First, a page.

By Aspan, Maria
American Banker , Vol. 173, No. 202
Byline: Maria Aspan
As the mortgage crisis deepens, lawyers around the country are volunteering to help distressed homeowners avoid foreclosure, but those with the most relevant experience often face the potential for conflicts of interest involving lender clients.
Lawyers can be more effective at working out deals with lenders than other consumer advocates, said Sharon E. Goldsmith, the executive director of the Pro Bono Resource Center of Maryland, a co-sponsor of the state's Foreclosure Prevention Pro Bono Project.
"As competent as many of these housing counseling agencies are, they're only getting so far with the lenders," she said. "When an attorney gets involved, it escalates" the negotiations between homeowners and lenders.
But getting involved has also created a delicate situation for some of the largest law firms, which have the most staff to contribute to such projects - but often represent major lenders.
Lynn M. Kelly, the executive director of the City Bar Justice Center, a pro bono arm of the New York City Bar Association, said the city's Lawyers' Foreclosure Intervention Network (which her center co-sponsors)is thriving in terms of interest among small firms and solo practitioners.
"We have all these volunteers," she said. However, "we're hopeful that more people will come forward from the [large] firms, because they have a lot of resources and a lot of muscle."
Some in the legal field say such programs will struggle without that muscle.
"Getting around the conflicts issue and getting law firms interested ... is an issue," said Lisa L. Eschleman, the former associate director for pro bono at the Ohio Legal Assistance Foundation, which in April helped start one of the first free legal assistance programs in the nation.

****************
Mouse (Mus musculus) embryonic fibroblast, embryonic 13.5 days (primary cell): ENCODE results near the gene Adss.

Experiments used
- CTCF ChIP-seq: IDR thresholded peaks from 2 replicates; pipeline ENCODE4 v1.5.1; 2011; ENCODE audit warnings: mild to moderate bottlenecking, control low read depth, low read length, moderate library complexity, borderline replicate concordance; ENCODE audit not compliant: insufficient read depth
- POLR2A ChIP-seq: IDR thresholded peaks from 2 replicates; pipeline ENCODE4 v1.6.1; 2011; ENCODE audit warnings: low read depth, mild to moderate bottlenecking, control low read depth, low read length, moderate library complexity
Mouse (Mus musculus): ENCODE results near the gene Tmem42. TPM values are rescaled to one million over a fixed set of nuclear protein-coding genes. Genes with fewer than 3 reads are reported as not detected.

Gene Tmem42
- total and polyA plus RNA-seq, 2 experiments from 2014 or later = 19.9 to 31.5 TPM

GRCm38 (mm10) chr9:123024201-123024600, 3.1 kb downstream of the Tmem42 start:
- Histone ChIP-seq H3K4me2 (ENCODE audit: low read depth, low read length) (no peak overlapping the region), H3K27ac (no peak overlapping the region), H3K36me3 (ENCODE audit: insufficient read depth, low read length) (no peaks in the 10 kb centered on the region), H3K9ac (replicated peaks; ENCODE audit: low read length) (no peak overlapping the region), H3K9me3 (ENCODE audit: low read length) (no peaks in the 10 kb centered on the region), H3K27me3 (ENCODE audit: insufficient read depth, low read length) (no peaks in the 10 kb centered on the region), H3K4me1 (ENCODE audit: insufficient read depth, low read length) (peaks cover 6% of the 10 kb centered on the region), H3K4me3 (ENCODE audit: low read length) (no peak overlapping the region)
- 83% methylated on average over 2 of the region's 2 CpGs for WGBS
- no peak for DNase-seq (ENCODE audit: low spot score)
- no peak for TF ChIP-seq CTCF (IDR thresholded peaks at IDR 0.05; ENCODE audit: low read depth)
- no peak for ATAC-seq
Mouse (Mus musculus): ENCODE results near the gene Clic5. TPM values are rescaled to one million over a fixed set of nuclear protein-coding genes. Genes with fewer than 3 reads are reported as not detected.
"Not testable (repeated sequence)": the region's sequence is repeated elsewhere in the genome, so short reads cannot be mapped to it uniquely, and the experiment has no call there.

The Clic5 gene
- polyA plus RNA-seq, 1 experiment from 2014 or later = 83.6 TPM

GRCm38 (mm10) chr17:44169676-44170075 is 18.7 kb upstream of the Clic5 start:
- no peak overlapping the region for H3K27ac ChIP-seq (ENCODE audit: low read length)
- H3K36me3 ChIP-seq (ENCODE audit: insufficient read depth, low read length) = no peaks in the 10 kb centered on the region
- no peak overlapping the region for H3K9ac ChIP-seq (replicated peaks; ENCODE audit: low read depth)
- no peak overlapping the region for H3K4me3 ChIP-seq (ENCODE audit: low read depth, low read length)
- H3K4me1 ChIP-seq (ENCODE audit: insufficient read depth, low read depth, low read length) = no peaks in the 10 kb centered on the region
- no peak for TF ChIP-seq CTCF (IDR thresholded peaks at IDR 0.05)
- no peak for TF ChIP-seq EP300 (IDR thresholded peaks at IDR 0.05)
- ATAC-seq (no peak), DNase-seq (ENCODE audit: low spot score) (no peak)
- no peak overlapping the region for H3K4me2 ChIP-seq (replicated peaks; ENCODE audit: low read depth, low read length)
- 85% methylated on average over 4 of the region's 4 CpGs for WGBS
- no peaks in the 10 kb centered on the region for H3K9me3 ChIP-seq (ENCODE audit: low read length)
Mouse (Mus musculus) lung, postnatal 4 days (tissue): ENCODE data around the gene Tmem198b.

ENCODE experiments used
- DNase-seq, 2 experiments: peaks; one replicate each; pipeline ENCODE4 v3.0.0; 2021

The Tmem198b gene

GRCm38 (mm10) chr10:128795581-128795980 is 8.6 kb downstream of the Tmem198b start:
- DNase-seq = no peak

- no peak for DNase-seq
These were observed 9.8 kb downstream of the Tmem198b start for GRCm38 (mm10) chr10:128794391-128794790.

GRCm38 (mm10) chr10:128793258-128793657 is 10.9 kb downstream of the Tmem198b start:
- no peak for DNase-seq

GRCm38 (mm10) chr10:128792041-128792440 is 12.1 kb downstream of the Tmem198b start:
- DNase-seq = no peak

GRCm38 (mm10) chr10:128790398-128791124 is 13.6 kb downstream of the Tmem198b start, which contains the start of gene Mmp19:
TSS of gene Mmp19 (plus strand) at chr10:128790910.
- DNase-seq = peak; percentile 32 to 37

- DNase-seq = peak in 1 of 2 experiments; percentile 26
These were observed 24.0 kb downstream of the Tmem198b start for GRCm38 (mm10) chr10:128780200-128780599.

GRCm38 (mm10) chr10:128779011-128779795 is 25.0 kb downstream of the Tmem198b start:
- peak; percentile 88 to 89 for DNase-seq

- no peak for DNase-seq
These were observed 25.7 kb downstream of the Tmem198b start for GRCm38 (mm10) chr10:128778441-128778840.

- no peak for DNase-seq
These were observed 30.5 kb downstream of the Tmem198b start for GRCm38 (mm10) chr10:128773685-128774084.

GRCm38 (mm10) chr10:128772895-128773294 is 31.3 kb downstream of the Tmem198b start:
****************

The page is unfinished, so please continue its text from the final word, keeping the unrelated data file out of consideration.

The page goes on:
"We haven't cracked that nut," said Ms. Eschleman, who left the foundation in May to become the commissioner of the Ohio Environmental Review Appeals Commission.
The conflict-of-interest question was particularly urgent for the Lawyers' Foreclosure Intervention Network, a New York pilot program that had to negotiate a structure that would satisfy the state's laws and the city's high concentration of major financial institutions - and the major law firms that represent them.
Thomas C. Baxter Jr., the general counsel of the Federal Reserve Bank of New York, which co-sponsors the program, described the scope of the problem in a panel discussion this summer. "Every major law firm in the city of New York is either working for a large financial institution or praying" to work for one, he said.
Mr. Baxter, who oversaw the program's first training session in June, met with general counsels at financial institutions and developed a "limited waiver" for lenders'attorneys. The waiver allows employees of firms representing the companies to providelegal counseling to troubled homeowners, but not to represent them in litigation.
"As far as I know, we're the first" to develop such a system, Mr. Baxter said in an interview in August. "I know from the calls that I've received in the last few weeks that a number of jurisdictions are looking into this issue right now and are studying the limited waivers that we're using here ... to see whether they could work under the laws" of other states, he said.
Several financial services companies, including Citigroup Inc., Bank of America Corp. and UBS AG, have signed the New York waiver,allowing their law firms to get involved, according to Mr. Baxter.
But the same companies are shying away from publicly supporting - or even discussing - the program. Neither UBS nor Citi would make executives available to discuss the program for this story. B of A did not return calls for comment.
However, JPMorgan Chase & Co. said this month that it had signed about 20 waivers in the New York program. "We work with outside counsel if they wish to seek waivers to help keep people in their home," said Tom Kelly, a spokesman for JPMorgan Chase. …